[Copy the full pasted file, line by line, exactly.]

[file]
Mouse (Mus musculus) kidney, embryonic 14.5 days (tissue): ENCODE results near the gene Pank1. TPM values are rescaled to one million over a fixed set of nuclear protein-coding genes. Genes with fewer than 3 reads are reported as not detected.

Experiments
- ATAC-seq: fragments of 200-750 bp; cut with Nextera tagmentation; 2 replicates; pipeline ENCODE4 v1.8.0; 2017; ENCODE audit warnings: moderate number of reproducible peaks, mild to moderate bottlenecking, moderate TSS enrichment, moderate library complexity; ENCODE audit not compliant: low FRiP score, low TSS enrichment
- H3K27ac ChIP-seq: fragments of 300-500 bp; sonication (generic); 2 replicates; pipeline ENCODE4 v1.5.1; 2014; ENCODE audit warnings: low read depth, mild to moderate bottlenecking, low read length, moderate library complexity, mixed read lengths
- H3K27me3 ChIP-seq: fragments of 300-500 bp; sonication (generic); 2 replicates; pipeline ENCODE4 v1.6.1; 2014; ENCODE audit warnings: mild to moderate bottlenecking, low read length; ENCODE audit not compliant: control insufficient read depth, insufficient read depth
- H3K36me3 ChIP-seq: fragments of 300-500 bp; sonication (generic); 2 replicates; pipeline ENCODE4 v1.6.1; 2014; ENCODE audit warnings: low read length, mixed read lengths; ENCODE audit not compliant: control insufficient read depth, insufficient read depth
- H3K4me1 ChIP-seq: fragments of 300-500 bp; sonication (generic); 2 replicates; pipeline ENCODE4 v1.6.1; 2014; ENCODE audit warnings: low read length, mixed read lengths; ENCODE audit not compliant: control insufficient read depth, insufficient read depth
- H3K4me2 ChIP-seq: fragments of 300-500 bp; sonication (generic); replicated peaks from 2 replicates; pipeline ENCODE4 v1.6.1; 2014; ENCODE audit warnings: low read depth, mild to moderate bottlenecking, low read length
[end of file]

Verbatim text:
Mouse (Mus musculus) kidney, embryonic 14.5 days (tissue): ENCODE results near the gene Pank1. TPM values are rescaled to one million over a fixed set of nuclear protein-coding genes. Genes with fewer than 3 reads are reported as not detected.

Experiments
- ATAC-seq: fragments of 200-750 bp; cut with Nextera tagmentation; 2 replicates; pipeline ENCODE4 v1.8.0; 2017; ENCODE audit warnings: moderate number of reproducible peaks, mild to moderate bottlenecking, moderate TSS enrichment, moderate library complexity; ENCODE audit not compliant: low FRiP score, low TSS enrichment
- H3K27ac ChIP-seq: fragments of 300-500 bp; sonication (generic); 2 replicates; pipeline ENCODE4 v1.5.1; 2014; ENCODE audit warnings: low read depth, mild to moderate bottlenecking, low read length, moderate library complexity, mixed read lengths
- H3K27me3 ChIP-seq: fragments of 300-500 bp; sonication (generic); 2 replicates; pipeline ENCODE4 v1.6.1; 2014; ENCODE audit warnings: mild to moderate bottlenecking, low read length; ENCODE audit not compliant: control insufficient read depth, insufficient read depth
- H3K36me3 ChIP-seq: fragments of 300-500 bp; sonication (generic); 2 replicates; pipeline ENCODE4 v1.6.1; 2014; ENCODE audit warnings: low read length, mixed read lengths; ENCODE audit not compliant: control insufficient read depth, insufficient read depth
- H3K4me1 ChIP-seq: fragments of 300-500 bp; sonication (generic); 2 replicates; pipeline ENCODE4 v1.6.1; 2014; ENCODE audit warnings: low read length, mixed read lengths; ENCODE audit not compliant: control insufficient read depth, insufficient read depth
- H3K4me2 ChIP-seq: fragments of 300-500 bp; sonication (generic); replicated peaks from 2 replicates; pipeline ENCODE4 v1.6.1; 2014; ENCODE audit warnings: low read depth, mild to moderate bottlenecking, low read length